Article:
U.S. severe weather continues, industry losses rise again in last week


Insurance industry losses continue to rise due to U.S. severe thunderstorms and convective weather, with the last week another that will result in minimally hundreds of millions being added to the insurance industry bill, according to Impact Forecasting, the risk analytics and modelling arm of reinsurance broker Aon Benfield.

Large hail image from D-7 RoofingLosses from severe weather events in the United States have become the largest driver of industry loss for insurance and reinsurance interests so far in 2017, with the impacts of severe convective storms, tornadoes, large hail, damaging wind, rainfall and flooding all ramping up losses for the sector.

The last week saw further extensive damage across the central United States, causing the deaths of at least three people and injuring dozens. The Rockies, Plains, Midwest and Northeast all experienced the worst of it, with consecutive days of severe thunderstorm outbreaks leaving homes, businesses and vehicles damaged, according to Impact Forecasting.

High levels of rainfall from the clusters of severe storms also resulted in isolated flash flooding in some of the affected areas.

The most prolific day of the last week’s outbreaks was May 18th, when a rare High Risk warning was declared in Oklahoma and Kansas and numerous tornadoes and severe storm reports were logged.

Local storm reports, of tornadoes, hail and wind, are one way of looking at convective storm frequency and activity levels and Impact Forecasting provides a comparison in its latest weekly update that shows that there have been 9,023 reports so far in 2017, the highest number since 2012.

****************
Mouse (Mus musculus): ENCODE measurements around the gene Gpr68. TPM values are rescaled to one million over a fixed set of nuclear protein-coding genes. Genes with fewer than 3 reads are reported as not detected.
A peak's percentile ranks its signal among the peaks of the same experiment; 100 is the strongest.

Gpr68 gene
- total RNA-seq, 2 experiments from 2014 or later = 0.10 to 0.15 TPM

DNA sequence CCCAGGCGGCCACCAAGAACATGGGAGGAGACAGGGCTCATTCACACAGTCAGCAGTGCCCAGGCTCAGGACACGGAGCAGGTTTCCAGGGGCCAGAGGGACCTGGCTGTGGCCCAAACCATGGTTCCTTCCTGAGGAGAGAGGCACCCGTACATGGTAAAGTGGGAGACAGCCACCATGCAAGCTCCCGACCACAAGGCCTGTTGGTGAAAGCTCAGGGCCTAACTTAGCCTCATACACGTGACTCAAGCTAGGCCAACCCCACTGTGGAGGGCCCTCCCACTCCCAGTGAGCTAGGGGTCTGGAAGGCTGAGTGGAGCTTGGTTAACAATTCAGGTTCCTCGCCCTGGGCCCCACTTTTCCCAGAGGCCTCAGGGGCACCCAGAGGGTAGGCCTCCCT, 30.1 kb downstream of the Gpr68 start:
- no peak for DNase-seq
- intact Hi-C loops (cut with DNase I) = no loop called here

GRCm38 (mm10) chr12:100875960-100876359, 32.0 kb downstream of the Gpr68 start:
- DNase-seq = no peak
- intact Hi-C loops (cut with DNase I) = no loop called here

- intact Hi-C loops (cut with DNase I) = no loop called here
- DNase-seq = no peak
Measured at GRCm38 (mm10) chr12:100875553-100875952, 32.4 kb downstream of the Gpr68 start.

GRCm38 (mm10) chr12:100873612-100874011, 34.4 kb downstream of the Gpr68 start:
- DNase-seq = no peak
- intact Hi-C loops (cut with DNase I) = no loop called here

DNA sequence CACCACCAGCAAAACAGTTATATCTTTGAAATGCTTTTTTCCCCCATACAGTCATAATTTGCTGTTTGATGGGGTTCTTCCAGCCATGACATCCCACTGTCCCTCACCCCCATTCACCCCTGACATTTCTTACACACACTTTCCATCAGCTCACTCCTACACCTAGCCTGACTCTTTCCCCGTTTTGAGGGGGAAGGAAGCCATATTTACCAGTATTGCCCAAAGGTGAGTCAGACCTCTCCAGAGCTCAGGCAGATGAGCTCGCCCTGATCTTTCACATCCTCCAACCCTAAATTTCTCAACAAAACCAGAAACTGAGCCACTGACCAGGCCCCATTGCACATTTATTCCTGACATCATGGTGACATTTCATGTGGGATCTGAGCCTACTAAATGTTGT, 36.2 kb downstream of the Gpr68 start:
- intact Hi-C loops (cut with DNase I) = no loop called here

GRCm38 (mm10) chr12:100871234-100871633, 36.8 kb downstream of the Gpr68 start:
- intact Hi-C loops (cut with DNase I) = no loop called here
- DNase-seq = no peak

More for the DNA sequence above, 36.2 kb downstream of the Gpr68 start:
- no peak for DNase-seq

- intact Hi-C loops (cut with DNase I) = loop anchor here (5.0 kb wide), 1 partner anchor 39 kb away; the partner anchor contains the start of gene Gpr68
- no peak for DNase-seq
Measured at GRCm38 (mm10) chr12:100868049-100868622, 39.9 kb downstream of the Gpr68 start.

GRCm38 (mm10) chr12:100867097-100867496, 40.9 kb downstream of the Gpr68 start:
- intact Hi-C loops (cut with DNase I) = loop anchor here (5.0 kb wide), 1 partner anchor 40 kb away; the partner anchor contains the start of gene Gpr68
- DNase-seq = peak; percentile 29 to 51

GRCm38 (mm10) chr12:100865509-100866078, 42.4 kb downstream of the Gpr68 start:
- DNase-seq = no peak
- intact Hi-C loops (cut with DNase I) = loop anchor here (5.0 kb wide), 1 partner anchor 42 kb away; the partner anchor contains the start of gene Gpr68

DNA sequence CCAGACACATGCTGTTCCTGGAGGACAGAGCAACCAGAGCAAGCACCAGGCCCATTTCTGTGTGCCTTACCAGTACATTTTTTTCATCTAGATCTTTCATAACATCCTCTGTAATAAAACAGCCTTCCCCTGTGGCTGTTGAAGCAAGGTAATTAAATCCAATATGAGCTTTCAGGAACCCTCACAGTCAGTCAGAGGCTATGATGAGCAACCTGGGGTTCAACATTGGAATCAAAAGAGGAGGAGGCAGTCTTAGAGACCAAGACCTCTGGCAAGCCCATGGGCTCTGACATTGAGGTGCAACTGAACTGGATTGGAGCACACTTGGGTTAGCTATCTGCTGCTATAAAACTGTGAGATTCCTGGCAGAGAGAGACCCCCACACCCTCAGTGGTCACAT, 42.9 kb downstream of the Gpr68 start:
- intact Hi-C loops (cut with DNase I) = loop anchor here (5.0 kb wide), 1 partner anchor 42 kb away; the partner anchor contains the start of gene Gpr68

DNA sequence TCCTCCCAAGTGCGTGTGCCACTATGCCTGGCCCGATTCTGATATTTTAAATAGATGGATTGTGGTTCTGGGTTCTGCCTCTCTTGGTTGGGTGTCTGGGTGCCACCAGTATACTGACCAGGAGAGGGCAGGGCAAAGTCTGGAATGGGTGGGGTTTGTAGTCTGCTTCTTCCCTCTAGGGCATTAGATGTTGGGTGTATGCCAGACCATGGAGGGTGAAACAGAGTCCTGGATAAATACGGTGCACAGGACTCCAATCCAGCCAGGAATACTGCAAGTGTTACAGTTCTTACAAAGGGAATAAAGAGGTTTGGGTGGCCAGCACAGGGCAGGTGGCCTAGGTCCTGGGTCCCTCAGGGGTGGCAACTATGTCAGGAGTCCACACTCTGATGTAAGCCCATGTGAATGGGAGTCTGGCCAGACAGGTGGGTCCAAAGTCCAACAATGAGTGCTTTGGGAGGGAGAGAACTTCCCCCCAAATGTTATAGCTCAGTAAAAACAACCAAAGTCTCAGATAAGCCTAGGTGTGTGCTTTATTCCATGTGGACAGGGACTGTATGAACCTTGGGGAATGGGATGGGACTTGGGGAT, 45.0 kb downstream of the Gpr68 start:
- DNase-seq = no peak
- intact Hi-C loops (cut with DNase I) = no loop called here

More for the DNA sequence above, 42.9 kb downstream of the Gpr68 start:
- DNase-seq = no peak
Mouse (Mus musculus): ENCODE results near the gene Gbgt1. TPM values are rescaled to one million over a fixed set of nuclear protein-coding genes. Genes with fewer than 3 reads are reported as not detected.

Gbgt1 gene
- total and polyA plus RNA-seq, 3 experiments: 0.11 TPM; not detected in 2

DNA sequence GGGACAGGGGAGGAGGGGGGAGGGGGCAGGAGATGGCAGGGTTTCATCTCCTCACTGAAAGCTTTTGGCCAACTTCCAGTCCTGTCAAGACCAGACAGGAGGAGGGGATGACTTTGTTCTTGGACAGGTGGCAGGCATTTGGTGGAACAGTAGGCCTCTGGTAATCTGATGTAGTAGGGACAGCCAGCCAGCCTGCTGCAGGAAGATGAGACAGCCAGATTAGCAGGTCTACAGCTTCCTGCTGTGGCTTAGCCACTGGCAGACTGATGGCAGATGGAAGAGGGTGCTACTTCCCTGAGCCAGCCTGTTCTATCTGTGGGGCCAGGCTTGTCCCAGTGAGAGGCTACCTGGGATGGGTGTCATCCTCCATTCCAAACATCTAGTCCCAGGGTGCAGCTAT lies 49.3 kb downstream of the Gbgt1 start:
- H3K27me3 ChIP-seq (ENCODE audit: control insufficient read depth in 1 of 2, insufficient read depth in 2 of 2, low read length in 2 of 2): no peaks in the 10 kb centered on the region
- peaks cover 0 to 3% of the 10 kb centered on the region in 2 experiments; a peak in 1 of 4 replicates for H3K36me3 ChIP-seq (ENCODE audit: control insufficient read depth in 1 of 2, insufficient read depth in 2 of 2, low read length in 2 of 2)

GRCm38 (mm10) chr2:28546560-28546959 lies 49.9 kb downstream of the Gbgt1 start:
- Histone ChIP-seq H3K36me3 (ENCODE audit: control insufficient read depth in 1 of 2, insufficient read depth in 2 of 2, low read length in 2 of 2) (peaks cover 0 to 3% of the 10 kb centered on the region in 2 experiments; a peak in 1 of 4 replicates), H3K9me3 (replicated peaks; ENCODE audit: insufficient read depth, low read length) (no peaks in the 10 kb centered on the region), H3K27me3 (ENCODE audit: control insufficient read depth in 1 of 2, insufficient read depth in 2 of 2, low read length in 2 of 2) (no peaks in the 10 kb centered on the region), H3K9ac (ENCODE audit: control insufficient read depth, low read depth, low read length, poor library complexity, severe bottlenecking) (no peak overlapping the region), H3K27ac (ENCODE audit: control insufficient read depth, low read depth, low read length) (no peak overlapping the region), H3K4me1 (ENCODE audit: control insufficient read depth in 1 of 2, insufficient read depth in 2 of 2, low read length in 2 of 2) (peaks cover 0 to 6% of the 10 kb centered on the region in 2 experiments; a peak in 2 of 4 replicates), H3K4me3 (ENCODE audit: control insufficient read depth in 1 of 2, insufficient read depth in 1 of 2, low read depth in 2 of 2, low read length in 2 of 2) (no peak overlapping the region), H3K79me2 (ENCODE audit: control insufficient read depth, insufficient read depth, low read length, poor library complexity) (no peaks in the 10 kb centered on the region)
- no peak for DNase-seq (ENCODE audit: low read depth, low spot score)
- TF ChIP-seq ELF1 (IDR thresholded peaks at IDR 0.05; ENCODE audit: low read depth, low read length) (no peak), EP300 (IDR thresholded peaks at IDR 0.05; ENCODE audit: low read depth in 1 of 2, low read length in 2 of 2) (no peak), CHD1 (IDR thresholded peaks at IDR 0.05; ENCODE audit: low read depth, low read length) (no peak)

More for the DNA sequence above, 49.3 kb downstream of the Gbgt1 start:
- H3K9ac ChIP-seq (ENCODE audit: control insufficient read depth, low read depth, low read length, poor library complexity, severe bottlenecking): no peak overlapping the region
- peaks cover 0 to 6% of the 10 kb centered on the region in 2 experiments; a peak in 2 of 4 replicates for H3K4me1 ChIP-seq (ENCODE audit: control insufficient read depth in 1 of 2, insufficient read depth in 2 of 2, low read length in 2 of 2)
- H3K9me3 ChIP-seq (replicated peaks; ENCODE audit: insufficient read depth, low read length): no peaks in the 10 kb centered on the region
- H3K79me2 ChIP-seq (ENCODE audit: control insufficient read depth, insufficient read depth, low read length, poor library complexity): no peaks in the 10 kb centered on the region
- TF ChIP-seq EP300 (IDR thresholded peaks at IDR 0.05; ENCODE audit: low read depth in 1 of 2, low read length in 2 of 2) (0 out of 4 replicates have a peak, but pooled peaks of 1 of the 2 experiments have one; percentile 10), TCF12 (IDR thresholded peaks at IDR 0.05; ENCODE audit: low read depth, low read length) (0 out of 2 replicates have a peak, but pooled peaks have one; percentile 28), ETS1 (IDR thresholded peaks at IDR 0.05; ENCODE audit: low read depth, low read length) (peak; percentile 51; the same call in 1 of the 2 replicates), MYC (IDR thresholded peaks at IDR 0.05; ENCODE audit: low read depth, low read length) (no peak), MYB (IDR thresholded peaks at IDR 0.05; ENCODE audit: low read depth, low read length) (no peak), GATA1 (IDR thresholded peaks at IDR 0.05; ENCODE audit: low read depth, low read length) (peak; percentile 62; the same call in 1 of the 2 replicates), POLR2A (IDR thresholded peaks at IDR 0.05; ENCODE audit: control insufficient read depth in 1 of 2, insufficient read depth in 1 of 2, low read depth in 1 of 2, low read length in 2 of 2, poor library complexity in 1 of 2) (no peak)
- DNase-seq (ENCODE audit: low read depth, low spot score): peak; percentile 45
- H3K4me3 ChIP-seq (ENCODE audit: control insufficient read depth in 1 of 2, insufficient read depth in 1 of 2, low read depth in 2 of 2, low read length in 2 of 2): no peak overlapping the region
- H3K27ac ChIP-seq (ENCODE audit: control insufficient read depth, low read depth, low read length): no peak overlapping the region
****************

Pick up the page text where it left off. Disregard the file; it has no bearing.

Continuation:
In fact, over the last ten years only 2011 saw more tornado reports by this time of the year and only 2008, 2011, and 2012 saw more local storm reports.

Local storm reports from the NOAA Storm Prediction Centre

Local storm reports from the NOAA Storm Prediction Centre

Over the last week there were over 1,000 local storm reports of tornadoes, hail and strong winds across the U.S., with 65 reported tornadoes. 4 Enhanced FuJita scale EF0 tornadoes were confirmed, 9 at EF1 strength, 4 at EF2 and 1 at EF3, during the week. These figures are expected to rise as more tornadoes are confirmed.

The reinsurance broker said that the wide area affected by severe convective storms across central and eastern sections of the United States this week means that the financial cost to both governments and insurers is expected to “minimally run into the hundreds of millions (USD).”

Impact Forecasting notes that today, May 19th, is also expected to see another day of powerful thunderstorms and this is expected to increase the losses that insurance and reinsurance interests will face from storms this week.

A number of insurers have reported rising aggregate losses so far this year, with some already calling on reinsurance support to pay losses. Additionally, a number of ILS funds and collateralized reinsurance vehicles have reported attritional rates of loss due to the severe storm activity across the U.S. in 2017.

With losses from severe weather in the U.S. running at record levels through Q1, both April’s losses and now May add to this and the risk to ILS structures, sidecars and certain cat bonds will continue to increase as the year progresses.

With the peak of the convective storm season upon us but tornadoes and hail possible through much of the year, it would not be surprising to see thunderstorm risks continuing to lead industry losses for insurers and reinsurers, barring any major events such as U.S. landfalling hurricanes or any earthquakes in a densely populated area occurring.

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